Final Study Sheet.docx

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Department
Politics and Public Administration
Course
POL 128
Professor
Laurinda Hartt- Fournier
Semester
N/A

Description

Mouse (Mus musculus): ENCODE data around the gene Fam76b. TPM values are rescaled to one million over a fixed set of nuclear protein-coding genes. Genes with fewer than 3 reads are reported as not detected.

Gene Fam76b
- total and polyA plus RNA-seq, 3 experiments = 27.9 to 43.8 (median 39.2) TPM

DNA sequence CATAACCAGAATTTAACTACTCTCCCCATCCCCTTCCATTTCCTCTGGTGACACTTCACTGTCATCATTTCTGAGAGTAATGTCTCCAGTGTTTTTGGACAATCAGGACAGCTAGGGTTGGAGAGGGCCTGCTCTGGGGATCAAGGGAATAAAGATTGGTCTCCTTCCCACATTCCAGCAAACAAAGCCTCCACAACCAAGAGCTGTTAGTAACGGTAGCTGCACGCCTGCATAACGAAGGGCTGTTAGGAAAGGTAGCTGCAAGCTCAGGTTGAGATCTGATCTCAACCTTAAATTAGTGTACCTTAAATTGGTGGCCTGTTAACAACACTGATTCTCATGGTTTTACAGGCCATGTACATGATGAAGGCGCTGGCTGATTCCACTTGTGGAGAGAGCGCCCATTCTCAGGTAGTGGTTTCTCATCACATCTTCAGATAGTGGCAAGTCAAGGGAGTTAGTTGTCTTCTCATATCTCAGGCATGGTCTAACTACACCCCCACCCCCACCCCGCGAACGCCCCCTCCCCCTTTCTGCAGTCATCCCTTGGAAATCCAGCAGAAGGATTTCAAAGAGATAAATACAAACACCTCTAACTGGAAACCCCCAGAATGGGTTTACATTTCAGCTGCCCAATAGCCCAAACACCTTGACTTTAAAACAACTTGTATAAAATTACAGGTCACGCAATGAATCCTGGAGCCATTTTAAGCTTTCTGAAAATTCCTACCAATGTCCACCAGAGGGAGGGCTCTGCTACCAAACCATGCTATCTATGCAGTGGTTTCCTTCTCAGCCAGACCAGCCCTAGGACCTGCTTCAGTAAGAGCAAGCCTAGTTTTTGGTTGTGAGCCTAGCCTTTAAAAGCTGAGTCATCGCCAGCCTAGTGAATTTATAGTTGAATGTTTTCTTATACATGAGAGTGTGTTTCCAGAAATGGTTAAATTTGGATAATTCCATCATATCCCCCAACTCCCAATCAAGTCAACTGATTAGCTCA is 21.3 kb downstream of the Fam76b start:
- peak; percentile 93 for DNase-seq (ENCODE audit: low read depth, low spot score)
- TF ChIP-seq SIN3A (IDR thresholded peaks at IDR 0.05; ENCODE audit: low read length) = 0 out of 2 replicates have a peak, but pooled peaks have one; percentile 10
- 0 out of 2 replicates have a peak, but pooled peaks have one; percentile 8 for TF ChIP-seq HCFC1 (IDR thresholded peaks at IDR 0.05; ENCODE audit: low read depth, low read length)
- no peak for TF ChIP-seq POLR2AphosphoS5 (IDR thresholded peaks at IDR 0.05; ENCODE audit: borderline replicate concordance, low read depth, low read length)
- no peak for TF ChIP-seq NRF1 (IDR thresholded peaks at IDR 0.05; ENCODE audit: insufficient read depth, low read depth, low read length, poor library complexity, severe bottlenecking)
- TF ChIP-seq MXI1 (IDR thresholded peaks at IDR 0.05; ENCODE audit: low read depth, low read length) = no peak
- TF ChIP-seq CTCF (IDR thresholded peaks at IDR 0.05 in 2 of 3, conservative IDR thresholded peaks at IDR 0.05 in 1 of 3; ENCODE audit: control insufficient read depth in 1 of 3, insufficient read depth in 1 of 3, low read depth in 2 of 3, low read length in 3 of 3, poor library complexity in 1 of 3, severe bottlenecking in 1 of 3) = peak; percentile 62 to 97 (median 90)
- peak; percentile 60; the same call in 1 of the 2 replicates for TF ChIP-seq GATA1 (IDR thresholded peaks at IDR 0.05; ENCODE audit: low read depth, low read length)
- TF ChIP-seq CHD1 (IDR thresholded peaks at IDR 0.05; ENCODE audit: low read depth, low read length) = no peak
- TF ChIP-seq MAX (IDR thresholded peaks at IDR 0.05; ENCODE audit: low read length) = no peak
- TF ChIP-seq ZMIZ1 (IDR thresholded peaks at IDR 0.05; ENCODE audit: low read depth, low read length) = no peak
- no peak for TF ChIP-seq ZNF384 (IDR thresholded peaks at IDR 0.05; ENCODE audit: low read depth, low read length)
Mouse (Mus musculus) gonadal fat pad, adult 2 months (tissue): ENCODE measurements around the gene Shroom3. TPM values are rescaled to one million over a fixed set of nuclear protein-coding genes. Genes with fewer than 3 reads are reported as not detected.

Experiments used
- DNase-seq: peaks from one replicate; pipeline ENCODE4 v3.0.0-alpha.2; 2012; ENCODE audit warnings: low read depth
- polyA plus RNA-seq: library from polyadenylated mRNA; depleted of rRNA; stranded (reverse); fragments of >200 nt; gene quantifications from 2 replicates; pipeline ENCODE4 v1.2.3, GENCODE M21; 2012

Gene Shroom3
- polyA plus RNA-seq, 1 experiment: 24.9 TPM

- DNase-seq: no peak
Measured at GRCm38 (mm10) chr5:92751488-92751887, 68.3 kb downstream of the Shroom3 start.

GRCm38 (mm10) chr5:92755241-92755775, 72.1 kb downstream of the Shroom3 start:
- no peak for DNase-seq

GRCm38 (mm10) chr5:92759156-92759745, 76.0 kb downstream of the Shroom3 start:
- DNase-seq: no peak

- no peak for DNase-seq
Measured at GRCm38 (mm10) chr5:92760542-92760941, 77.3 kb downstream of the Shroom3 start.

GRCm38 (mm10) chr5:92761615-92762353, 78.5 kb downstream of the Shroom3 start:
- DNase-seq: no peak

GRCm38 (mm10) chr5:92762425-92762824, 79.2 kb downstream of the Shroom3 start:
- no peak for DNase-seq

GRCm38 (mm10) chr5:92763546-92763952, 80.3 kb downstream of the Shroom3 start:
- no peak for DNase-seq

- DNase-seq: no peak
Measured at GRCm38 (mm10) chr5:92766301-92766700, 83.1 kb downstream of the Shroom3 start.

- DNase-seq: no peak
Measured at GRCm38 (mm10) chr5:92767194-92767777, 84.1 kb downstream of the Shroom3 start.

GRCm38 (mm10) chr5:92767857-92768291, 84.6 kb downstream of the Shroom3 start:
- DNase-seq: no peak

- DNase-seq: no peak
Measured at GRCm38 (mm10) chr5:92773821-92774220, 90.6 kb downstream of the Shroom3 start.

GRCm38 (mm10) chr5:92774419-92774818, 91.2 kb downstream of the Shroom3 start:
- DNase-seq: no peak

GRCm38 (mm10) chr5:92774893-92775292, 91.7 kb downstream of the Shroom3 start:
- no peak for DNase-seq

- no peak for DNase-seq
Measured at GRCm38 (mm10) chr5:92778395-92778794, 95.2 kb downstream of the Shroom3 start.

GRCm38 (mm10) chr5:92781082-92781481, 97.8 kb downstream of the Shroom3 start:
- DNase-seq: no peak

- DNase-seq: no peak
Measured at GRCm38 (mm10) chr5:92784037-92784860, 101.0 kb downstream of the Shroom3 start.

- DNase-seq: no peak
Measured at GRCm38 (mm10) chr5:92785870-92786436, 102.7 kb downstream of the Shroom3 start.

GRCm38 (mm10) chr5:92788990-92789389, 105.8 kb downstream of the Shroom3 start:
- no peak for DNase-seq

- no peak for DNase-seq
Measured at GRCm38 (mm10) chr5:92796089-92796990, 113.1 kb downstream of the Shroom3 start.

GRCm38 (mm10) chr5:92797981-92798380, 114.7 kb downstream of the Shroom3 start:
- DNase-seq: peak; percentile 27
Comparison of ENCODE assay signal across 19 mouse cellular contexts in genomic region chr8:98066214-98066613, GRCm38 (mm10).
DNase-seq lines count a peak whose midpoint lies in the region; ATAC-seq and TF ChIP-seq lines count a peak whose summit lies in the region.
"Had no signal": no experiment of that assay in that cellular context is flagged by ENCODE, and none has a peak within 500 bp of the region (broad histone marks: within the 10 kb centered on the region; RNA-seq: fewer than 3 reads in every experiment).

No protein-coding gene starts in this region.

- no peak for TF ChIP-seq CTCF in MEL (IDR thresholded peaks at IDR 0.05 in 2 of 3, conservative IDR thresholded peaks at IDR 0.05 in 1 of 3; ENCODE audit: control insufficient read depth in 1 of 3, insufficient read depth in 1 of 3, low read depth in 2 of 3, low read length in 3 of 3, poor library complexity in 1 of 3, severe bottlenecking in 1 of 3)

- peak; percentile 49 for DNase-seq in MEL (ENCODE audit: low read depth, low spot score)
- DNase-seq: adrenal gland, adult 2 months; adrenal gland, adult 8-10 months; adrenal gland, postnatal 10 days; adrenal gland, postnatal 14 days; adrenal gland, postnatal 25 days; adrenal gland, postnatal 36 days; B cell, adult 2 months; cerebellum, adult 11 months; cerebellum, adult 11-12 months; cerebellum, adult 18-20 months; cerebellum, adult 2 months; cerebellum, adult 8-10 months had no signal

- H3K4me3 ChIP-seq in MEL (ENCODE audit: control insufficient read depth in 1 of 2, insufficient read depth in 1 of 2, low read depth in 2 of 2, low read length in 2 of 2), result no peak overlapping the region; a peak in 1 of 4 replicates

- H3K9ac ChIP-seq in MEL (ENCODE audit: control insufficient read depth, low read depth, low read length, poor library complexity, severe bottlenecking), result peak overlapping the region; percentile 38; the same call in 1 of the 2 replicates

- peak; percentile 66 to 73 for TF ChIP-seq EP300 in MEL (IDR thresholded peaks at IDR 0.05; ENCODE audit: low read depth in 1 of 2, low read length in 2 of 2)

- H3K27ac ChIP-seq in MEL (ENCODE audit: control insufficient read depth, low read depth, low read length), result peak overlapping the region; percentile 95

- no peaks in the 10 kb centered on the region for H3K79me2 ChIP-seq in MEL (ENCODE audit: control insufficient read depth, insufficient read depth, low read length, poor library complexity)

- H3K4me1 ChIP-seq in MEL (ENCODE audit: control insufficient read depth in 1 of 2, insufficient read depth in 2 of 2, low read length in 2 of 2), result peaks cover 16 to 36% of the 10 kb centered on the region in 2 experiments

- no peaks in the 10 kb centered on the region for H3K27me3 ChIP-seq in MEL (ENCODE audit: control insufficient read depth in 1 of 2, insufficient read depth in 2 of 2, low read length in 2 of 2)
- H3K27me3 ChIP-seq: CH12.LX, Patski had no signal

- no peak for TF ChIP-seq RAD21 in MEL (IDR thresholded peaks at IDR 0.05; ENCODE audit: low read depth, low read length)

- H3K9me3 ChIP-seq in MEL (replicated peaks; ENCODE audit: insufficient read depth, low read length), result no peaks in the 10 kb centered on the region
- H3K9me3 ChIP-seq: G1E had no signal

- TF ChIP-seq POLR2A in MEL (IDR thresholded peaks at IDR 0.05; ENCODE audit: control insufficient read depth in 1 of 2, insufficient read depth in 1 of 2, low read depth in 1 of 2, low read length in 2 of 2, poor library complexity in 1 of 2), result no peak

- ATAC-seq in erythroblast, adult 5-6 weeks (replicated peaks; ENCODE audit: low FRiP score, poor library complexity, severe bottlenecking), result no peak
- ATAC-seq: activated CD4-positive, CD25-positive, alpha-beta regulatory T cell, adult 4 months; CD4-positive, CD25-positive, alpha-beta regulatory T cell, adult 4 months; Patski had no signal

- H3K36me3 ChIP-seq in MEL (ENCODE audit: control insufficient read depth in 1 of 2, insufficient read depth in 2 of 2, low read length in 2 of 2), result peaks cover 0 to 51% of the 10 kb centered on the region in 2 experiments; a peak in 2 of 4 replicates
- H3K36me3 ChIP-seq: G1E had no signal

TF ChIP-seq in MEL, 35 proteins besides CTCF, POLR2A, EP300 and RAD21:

Dichotomize - divide into two opposing groups or kinds  you’re either with us or against us Marginalization - the importance of attention that needs to be given to actual social issues such as homelessness, poverty, the environment Interpellation – The process whereby those in power educate and constrain those not in power, the masses, from taking power Repressive State Apparatuses (RSA) – They exist to reinforce accepted norms and take action against those who don’t follow the norms. Example: Government, police, military, the courts, prisons Ideological State Apparatuses (ISA) – To teach society norms and beliefs that are one sided. Example: Family, school, church, political parties, the media (film, television, radio, internet etc.) ISA & RSA Applied to movies  Les Ordres: Political parties, government, police, military, prison  Maurice Richard: Family, media  Double Happiness: Family, media(?)  Kanehsatake: Media, government, police, military Traits of CHNFS 1. Narrative - Dramatization of reality; uses third person perspective; presents an ideal fantasy rather than actual realities of society 2. Linear Narrative – Story moves through several crisis to a climax and then a conclusion which includes a clear resolution of all major problems (Happy Endings) 3. Hero Vs. Villain – Usually males; Good vs. Evil; deep problems of society being resolved through the actions of hero 4. Product of Hollywood studio system – Its familiar conventions and traditions which are used to attract large audiences and offend the least  Film Genres – Conventions that audience is familiar with in which they come in expecting to see  The star system – Use of popular movie stars to bring in crowds  Production Code – Hollywood’s Self-Censorship in movies through 1934-1968  Rating Systems – introduced in 1968 to protect viewers of objectionable material, but in fact it was used as a public relations tool 5. Films are focused on singular an individual - even films where teams are prevalent, singular characters, or a singular character “saves the day” 6. Repetitive Norms – Society’s norms are reproduced and reinforced rather than be challenged. They choose not to challenge the norms because they will offend audiences and thus reduce revenues and create controversy, possible government interference even. 7. White Power – White middle class males are privileged rather than other races, class and genders. Basically meaning white guys who aren’t poor have more movies made about them. CHNFS Applied to movies: Les Ordres: - 1. goes against being narrative based - 2. it is linear narrative - 3. The villain is actually the "good guys" (police) - 5. collective action as a means of change > individual action Maurice Richard: - 1. presents reality > fantasy - 2. linear narrative: happy ending - 3. individual hero (Maurice) - 5. individual action (Taking FLAK for everyone - 6. shows hegemonic values being changed - 7. shows dominance of white male (English) class Universal Declaration of Human Rights (UDHR) is a declaration adopted by the United Nations General Assembly  Global expression of rights to which all human beings are inherently entitled.  It consists of 30 articles which have been elaborated in subsequent international treaties, regional human rights instruments, national constitutions and laws. Violated Rights in Les Ordres  1 & 2 – humans born free and equal with no discrimination (race, sex, political (French reality))  5 – No torture, inhuman, degrading treatment (mind games of execution to Richard, Claudette strip search, uneatable food)  6 – Right to recognition as a person before law (treated like animals in night strip searches)  10 – Full equality to fair public hearing (held without charges or hearings)  11(2) – innocent until proven guilty  12 – No interference and attacks with privacy, family, home (arrested in front of children, Claudette’s home trashed) Why it was not considered political enough by some? I'm not really sure about this one. In the reading about it in the course pack, the author (Christopher E. Gittings; Reading #7) writes about the role of class within the characters. He never outright calls it non- political enough, but there's no one else we really discussed about criticizing the movie. Significant character things for Les Ordres:  Clermont drives a taxi (which is one of the methods the FLQ kidnapped people). He breaks down and cries in his prison cell, and although the camera watches him, it then moves away and gives him his privacy (unlike the government and prison at the time). His father dies, and when he finally is able to visit the body, the film is still in colour (which is reserved for scenes in the prison). It's implied that although he's on the outside, because of the security watching him, he is still not free. When he finally gets released from the prison, one of the prison workers mispronounces his name, and he angrily corrects him. This signifies his regained identity.  Richard is tortured. He is threatened by the guards and told that he'll be shot. They just screw with him and cause him mental anguish. Then, he is put in an isolation chamber.  When Marie is released, she gets upset because she's the only woman of the group that she's with that is released. Emphasizes collective action and affiliation. Three Films made regarding October Crisis:  Les Ordres (Orderers) – Made in 1974 about the incarceration of innocent civilians during the 1970 October Crisis. The film tells the story of five of those incarcerated civilians. It is a reflexive documentary employing actors to recreate the experiences of fifty Québécois interned without charge under the War Measurement Act. o Michel Brault – He is a film producer. The leading figure of Direct Cinema and cinéma vérité which were characteristic of the French half of the National Film Board of Canada in the 1960s. Brault was a pioneer of the hand-held camera aesthetic. He Directed Les Ordres  Octobre – Made in 1994, tells a fictionalized version of the October Crisis from the point of view of the the FLQ terrorists (Chénier Cell) who kidnapped and murdered Quebec minister and Deputy Premier Pierre Laporte. The Quebec movie is directed by filmmaker and noted separatist Pierre Falardeau (Former Member of the Cell). It has elements of documentary film making  Action: The October Crisis of 1970 – Traces the events and political and social reactions and circumstances surrounding the crisis. Compiled from news and other films, it shows independence movements past and present, and their leaders; it reflects the mingled relief, dismay, defiance, when the Canadian army came to Montréal; and it shows how political leaders viewed the intervention. It is an expository documentary on the October Crisis. It was directed by Robin Spry Les Ordres Characters: Clermont Boudreau (husband;/father, work/union steward, taxi driver) Marie Boudreau (housewife/mother) Claudette Dusseault (social worker) Richard Lavoie (unemployed househusband/father) Dr. Jean Marie Beauchemin (physician) Richard and Clermont's children are the ones that lose their rights. Richard's sons are left without a parent, and Clermont's children also have their parents taken and, while at school, they are taught how to march, showing school's ISA influence October Crisis - A series of events triggered by two terrorist kidnappings of government officials by members of the Front de liberation du Québec during October 1970 in the province of Quebec.  The War Measures Act - a Canadian statute that allowed the government to assume sweeping emergency powers  Invoked by Pierre Trudeau on the request of Robert Bourossa and Jean Drapeau  The police would have more power in arrests and detention, so they could find and stop the FLQ members. There was a large amount of concern about the act being invoked as it was a direct threat to civil liberties  They arrested and detained, without bail, 497 individuals, all but 62 of whom were later released without charges. FLQ (Front de libération du Québec) (Quebec Liberation Front) - a nationalist and Marxist revolutionary group in Quebec that seeked Quebec’s independence  It was responsible for more than 200 bombings,  Kidnapped British Trade Commissioner James Cross and killed Quebec Labor Minister Pierre Laporte. James Cross - a British diplomat who was kidnapped by the FLQ terrorist group during the October Crisis of October 1970  On October 5, 1970, Cross was abducted at gunpoint from his British diplomatic residence on Red path Crescent and held as a hostage for two months as the FLQ made a series of demands to the Quebec government  Released after his capturers flee’d to Cuba Pierre Laporte - Minister of Labor of the province of Quebec. a member of the Quebec Liberal Party  He was kidnapped and murdered by members of the terrorist group FLQ during the October Crisis. On October 17, just seven days after he went missing, Laporte's body was found, he had been strangled  Held him hostage because his kidnappers wanted so-called political prisoners to be freed. Pierre Trudeau - 15th Prime Minister of Canada from April 20, 1968 to June 4, 1979  For October Crisis he invoked the War Measures Act, It was controversial and was opposed as excessive by figures like Tommy Douglas, it was met with only limited objections from the public  Trudeau's legacy in Quebec is mixed. Many credit his actions during the October Crisis as crucial in terminating the FLQ, and ensuring that the campaign for Quebec separatism took a democratic and peaceful route.  However, his imposition of the War Measures Act—which received majority support at the time—is remembered by some in Quebec and elsewhere as an attack on democracy.  Trudeau's vision was to create a Constitution for a "Just Society" with a strong federal government founded on shared values of individual rights, bilingualism, social democratic ideals, and, later on, multiculturalism. Multiculturalism Act - An Act passed in 1985 to Promote and Preserve Multiculturalism Robert Bourassa - a politician in Quebec, He served as Liberal Premier of Quebec in two different mandates  One of Québec Premiers Bourassa's first crises as premier was the October Crisis of 1970  Bourassa requested that Prime Minister Pierre Trudeau invoke the War Measures Act to resolve the situation.  The decision, although controversial, helped the police and government forces avert further abductions. After Laporte's kidnapping, it is said that Bourassa barricaded himself and his cabinet behind heavy layers of security  Robert Bourassa called for military assistance to guard government officials Tommy Douglas – a minister who became a prominent Canadian social democratic politician  Douglas and the NDP took a controversial but principled stand against the implementation of the War Measures Act during the October Crisis. He believed that Trudeau was being excessive in advising the use of the War Measures Act to suspend civil liberties and that the precedent set by this incident was dangerous. René Lévesque - a minister of the government of Quebec, the founder of the Parti Québécois political party, and 23rd Premier of Quebec  He was the first Quebecer political leader since confederation to attempt, through a referendum, to negotiate political independence for Quebec.  Parti Québécois (PQ) is a separatist provincial political party that advocates national sovereignty for the Canadian province of Quebec and secession from Canada.  Lévesque was frustrated by federal-provincial bickering over what he saw as increasing federal government intrusions into provincial jurisdictions.He saw a formal break with Canada as a way out of this. He broke with the provincial Liberals who remained committed to the policy of defending provincial autonomy inside Canada Quebec Nationalism/Separatism/Sovereignty – A contemporary nationalist movement in Quebec Quebec Federalist Ideology - Revolves around the concept of Quebec remaining within Canada The SQ (Quebec Security) - Quebec Provincial Police (QPP) and occasionally as "Quebec Police Force" (QPF)  To enforce provincial laws, some municipal bylaws, the criminal code, and many other laws throughout Quebec and to assist municipal police forces when needed. Members of the force can also act by law as forest conservation agents  The force is mainly present in small rural and suburban areas. The force also patrols provincial highways Maurice Duplessis - The premier of the Canadian province of Quebec from 1936 to 1939 and 1944 to 1959  The Union Nationale under Maurice Duplessis (1930s to 1950s) was nationalist without explicitly calling for independence The Duplessis years - 1944-1959 - Premier Maurice Duplessis and his Union National party emerged out of the ashes of the Conservative Party of Quebec in the 1930s.  Under his government, the Roman Catholic and Protestant Churches maintained the control they previously gained over social services such as schools and hospitals.  The authoritarian Duplessis used the provincial police and the "Padlock Law" to suppress unionism and gave the Montreal-based Anglo-Scot business elite as well as British and American capital a free rein in running the Quebec economy.  His government also continued to prevent circulation of books banned by the Catholic Church, combated communism and even shut down Protestant Churches like the Jehovah's Witnesses who evangelized in French Canada. The clergy used its influence to exhort Catholic voters to continue electing with the Union National and threaten to excommunicate sympathizers of liberal ideas.  For the time it lasted, the Duplessis regime resisted the North American and European trend of massive State investment in education, health, and social programs, turning away federal transfers of funds earmarked for these fields; he jealously guarded provincial jurisdictions. Common parlance speaks of these years as "la grande noirceur" {The Great Darkness], as in the first scenes of the film Maurice Richard. The Quiet Revolution 1960-1966 - In 1960, under a new Liberal Party government led by Premier Jean Lesage, the political power of the church was greatly reduced  Liberal governments of the 1960s followed a robust nationalist policy of "maître chez nous" (Master in our own house) that would see French-speaking Quebeckers use the state to elevate their economic status and assert their cultural identity.  The government took control of the education system, nationalized power production and distribution into Hydro-Québec (the provincial power utility), unionized the civil service, founded the Caisse de Depot to manage the massive new government pension program, and invested in companies that promoted French Canadians to management positions in industry.  In 1966